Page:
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NHS struggling to monitor the safety and efficacy of its services outsourced to private providers

Who's monitoring the outsourced NHS services?

A report finds that private firms are not being properly assessed for their quality of care
Zac Goldsmith: 'I'll trigger a by-election over Heathrow'

Zac Goldsmith: 'I'll trigger a by-election over Heathrow'

The Tory MP said he did not want to stand again unless his party's manifesto ruled out a third runway. But he's doing so. Watch this space
How do Greek voters feel about Syriza's backtracking on its anti-austerity pledge?

How do Greeks feel about Syriza?

Five voters from different backgrounds tell us what they expect from Syriza's charismatic leader Alexis Tsipras
From Iraq to Libya and Syria: The wars that come back to haunt us

The wars that come back to haunt us

David Cameron should not escape blame for his role in conflicts that are still raging, argues Patrick Cockburn
Sam Baker and Lauren Laverne: Too busy to surf? Head to The Pool

Too busy to surf? Head to The Pool

A new website is trying to declutter the internet to help busy women. Holly Williams meets the founders
Heston Blumenthal to cook up a spice odyssey for British astronaut manning the International Space Station

UK's Major Tum to blast off on a spice odyssey

Nothing but the best for British astronaut as chef Heston Blumenthal cooks up his rations
John Harrison's 'longitude' clock sets new record - 300 years on

‘Longitude’ clock sets new record - 300 years on

Greenwich horologists celebrate as it keeps to within a second of real time over a 100-day test
Fears in the US of being outgunned in the vital propaganda wars by Russia, China - and even Isis - have prompted a rethink on overseas broadcasters

Let the propaganda wars begin - again

'Accurate, objective, comprehensive': that was Voice of America's creed, but now its masters want it to promote US policy, reports Rupert Cornwell
Why Japan's incredible long-distance runners will never win the London Marathon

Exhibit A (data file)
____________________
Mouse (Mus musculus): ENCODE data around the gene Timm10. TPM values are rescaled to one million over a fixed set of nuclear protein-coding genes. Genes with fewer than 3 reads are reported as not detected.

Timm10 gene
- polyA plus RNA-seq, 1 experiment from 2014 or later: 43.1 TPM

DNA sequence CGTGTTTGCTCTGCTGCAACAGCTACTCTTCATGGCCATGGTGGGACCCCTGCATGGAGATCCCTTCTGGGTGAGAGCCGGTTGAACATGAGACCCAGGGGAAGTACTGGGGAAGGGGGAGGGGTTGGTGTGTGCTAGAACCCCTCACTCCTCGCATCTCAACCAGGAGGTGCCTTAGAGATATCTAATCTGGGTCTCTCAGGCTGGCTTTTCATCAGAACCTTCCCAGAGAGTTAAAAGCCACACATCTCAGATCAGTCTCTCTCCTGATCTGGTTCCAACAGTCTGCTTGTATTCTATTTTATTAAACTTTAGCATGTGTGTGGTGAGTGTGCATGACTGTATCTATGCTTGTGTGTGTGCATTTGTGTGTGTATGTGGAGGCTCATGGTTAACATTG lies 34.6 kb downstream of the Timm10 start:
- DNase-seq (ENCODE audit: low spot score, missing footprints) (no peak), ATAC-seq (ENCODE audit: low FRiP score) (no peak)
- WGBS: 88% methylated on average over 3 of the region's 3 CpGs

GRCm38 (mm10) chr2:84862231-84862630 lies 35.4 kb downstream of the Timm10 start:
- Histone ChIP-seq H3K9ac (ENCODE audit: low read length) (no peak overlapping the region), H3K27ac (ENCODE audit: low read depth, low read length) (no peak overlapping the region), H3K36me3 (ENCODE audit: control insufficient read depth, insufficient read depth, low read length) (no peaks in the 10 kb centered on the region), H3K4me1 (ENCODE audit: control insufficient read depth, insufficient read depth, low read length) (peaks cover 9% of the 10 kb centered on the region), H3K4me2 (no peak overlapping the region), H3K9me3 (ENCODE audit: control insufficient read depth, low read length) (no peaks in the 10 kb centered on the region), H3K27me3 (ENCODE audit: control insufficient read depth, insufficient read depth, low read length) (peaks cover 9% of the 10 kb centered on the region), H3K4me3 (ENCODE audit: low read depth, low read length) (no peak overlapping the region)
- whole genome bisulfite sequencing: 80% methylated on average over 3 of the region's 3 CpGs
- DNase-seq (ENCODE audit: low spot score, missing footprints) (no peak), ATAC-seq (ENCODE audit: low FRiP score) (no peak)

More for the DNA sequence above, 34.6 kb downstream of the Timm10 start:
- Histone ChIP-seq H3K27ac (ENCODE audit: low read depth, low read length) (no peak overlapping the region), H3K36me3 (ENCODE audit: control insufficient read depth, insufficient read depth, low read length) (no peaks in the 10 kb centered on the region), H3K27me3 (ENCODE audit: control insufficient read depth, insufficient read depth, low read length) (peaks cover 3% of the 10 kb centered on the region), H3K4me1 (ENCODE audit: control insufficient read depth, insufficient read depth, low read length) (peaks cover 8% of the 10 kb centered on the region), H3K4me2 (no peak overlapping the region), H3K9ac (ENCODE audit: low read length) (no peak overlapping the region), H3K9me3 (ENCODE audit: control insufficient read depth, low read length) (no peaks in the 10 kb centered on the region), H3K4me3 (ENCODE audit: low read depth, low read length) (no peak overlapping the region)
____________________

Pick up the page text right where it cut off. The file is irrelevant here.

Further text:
Japan's incredible long-distance runners

Every year, Japanese long-distance runners post some of the world's fastest times – yet, come next weekend, not a single elite competitor from the country will be at the London Marathon
Why does Tom Drury remain the greatest writer you've never heard of?

Tom Drury: The quiet American

His debut was considered one of the finest novels of the past 50 years, and he is every bit the equal of his contemporaries, Jonathan Franzen, Dave Eggers and David Foster Wallace
You should judge a person by how they peel a potato

You should judge a person by how they peel a potato

Dave Hax's domestic tips are reminiscent of George Orwell's tea routine. The world might need revolution, but we like to sweat the small stuff, says DJ Taylor
Beige is back: The drab car colours of the 1970s are proving popular again

Beige to the future

Flares and flounce are back on catwalks but a revival in ’70s car paintjobs was a stack-heeled step too far – until now
Bill Granger recipes: Our chef's dishes highlight the delicate essence of fresh cheeses

Bill Granger cooks with fresh cheeses

More delicate on the palate, milder, fresh cheeses can also be kinder to the waistline
Aston Villa vs Liverpool: 'This FA Cup run has been wonderful,' says veteran Shay Given

Shay Given: 'This FA Cup run has been wonderful'

The Villa keeper has been overlooked for a long time and has unhappy memories of the national stadium – but he is savouring his chance to play at Wembley
Timeless drama of Championship race in league of its own - Michael Calvin

Michael Calvin's Last Word

Timeless drama of Championship race in league of its own